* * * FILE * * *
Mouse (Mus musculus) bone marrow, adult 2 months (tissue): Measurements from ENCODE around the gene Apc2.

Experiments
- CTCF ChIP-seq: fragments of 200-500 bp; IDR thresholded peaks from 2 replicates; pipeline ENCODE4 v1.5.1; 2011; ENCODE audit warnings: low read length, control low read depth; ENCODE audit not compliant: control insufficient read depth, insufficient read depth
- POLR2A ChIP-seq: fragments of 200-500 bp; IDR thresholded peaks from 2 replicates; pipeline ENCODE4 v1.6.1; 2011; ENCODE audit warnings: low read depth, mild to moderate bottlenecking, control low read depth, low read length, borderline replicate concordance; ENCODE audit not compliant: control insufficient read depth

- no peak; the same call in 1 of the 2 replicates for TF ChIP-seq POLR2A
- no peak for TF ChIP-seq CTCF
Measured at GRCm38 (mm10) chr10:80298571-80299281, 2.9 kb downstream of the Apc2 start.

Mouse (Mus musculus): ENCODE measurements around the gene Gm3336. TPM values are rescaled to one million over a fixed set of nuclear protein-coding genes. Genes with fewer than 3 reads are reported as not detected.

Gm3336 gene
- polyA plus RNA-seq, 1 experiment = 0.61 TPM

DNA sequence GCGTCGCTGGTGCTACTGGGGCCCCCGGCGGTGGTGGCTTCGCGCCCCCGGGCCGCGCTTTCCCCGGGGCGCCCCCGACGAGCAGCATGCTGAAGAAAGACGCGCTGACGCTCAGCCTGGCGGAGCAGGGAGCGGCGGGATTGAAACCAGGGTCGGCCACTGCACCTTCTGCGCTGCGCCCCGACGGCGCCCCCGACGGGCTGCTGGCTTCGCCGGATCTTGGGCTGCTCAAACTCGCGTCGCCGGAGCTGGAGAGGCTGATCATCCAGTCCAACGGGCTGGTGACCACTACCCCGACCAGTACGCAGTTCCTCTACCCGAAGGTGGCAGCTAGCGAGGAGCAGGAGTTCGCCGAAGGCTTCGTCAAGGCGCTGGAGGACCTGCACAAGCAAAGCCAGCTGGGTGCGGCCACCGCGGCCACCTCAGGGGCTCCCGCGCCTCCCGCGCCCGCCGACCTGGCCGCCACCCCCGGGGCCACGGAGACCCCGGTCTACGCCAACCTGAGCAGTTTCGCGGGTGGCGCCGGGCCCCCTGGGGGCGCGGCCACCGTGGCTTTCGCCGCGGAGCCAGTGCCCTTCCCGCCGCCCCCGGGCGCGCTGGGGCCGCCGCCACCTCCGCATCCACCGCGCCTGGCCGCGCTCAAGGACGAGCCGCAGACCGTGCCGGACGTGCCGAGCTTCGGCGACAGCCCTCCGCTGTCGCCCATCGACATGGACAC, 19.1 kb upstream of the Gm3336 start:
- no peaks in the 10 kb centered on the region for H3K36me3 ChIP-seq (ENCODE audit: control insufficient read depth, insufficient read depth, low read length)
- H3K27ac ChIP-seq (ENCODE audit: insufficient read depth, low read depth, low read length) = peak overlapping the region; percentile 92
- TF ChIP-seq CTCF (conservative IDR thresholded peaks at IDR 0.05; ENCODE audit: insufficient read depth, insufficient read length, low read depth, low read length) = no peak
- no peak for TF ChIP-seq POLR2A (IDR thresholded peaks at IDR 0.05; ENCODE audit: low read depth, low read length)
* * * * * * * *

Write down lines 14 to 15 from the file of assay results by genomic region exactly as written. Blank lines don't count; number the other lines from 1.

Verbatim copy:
- TF ChIP-seq CTCF (conservative IDR thresholded peaks at IDR 0.05; ENCODE audit: insufficient read depth, insufficient read length, low read depth, low read length) = no peak
- no peak for TF ChIP-seq POLR2A (IDR thresholded peaks at IDR 0.05; ENCODE audit: low read depth, low read length)